In my many years of providing counseling services to children, adults and families, sometimes I’ve encountered exasperated clients who are desperate for a quick fix or a solution to their problem at hand. They share their dilemma, and I listen. Then, I might offer a simple strategy in the moment, and they quickly retort, “I’ve tried that, it doesn’t work.”
I empathize! I’ve often felt frustrated with how slow the change process can be. Yet, my work has taught me that shifting habits and changing our responses takes practice. So rather than preaching that practice makes perfect, I help people motivate their methods for change through an activity called, Rule of Thumb. In order for this rule to apply, three things must be in place:
1. You have to actually want the method to work.
If you don’t want something to work, or if you are simply going through the motions, then the rule doesn’t apply. In order to experience a change, you have to believe that it will work.
2. You must be intentional.
I usually give myself a short-term challenge. For seven days I will….For thirty days I will…and I will mark it off on the calendar. When I do parenting work, one of the requirements is to intentionally set aside five minutes a day with your child for some one-on-one time where you practice skills that we have reviewed. Parents must then submit a homework sheet. I’ve found that apart from meeting weekly, homework is the biggest indicator for internalized change. It takes intention.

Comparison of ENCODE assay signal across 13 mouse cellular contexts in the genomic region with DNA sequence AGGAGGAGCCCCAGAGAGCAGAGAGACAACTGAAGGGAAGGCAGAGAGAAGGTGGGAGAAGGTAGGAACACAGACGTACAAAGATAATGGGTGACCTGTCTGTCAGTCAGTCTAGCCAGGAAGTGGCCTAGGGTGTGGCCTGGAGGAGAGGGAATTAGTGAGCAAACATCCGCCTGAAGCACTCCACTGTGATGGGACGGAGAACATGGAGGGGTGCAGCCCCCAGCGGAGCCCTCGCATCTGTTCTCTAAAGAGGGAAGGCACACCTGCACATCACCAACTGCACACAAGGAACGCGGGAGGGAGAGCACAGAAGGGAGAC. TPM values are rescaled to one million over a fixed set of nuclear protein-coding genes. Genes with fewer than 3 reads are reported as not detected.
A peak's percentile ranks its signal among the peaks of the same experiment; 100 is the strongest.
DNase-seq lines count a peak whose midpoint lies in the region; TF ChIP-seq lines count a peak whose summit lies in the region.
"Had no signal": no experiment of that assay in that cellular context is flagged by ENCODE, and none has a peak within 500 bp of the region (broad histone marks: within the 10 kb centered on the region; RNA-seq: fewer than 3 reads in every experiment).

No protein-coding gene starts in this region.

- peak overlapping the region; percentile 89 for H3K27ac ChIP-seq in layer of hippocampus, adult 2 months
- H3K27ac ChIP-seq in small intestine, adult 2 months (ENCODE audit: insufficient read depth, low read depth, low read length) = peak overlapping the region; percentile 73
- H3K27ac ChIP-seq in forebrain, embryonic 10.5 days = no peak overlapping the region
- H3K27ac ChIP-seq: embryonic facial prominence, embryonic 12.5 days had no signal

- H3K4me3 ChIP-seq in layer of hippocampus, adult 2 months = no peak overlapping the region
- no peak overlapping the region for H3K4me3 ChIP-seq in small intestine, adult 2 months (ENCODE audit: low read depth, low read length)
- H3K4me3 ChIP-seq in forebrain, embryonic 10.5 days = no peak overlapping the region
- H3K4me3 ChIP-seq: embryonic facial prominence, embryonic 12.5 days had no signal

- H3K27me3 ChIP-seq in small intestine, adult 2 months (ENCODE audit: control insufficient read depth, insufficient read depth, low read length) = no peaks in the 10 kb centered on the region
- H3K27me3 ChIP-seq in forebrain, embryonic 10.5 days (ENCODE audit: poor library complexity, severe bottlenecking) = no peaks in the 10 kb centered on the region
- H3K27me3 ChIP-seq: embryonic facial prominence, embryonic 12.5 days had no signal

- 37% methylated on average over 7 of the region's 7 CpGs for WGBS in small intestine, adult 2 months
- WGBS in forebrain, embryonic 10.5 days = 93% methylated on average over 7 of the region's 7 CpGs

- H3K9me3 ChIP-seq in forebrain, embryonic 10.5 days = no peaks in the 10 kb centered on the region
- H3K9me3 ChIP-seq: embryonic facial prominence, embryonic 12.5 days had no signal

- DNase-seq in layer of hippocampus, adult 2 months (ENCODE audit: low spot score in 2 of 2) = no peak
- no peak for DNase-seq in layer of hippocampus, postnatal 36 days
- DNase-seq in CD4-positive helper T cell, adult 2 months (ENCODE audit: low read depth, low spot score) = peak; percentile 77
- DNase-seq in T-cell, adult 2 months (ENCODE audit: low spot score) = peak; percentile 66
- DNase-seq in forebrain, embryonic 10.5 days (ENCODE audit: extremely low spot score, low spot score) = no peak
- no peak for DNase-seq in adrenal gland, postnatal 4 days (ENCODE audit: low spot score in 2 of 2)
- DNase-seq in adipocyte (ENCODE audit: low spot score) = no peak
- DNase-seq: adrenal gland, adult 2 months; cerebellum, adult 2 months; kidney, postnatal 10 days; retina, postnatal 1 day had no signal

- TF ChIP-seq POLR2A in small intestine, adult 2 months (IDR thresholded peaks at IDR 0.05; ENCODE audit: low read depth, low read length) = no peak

3. You must be honest.
I tell my clients that I can only act as a guide or a sounding board. I can’t practice with them and it won’t impact my well-being if they practice or not, but it will impact theirs. Be honest with yourself on your level of commitment, frequency of practice, and the barriers to practicing your new habit.
Once these factors are in place, you can then apply the rule of thumb. Here’s how you do it!:
Look at one hand. Start with your pinky and repeat the following while moving across your hand: “It doesn’t work. It doesn’t work. It doesn’t work. It doesn’t work. It works.”
Just that simple. Until you can move across your hand with consistency, keep on practicing.
To make a change, a healthy choice and to overcome emotional and behavioral hurdles is no easy feat. We require repetition, we need to believe in our efforts, and we need a reminder that practice doesn’t make perfect, practice makes better!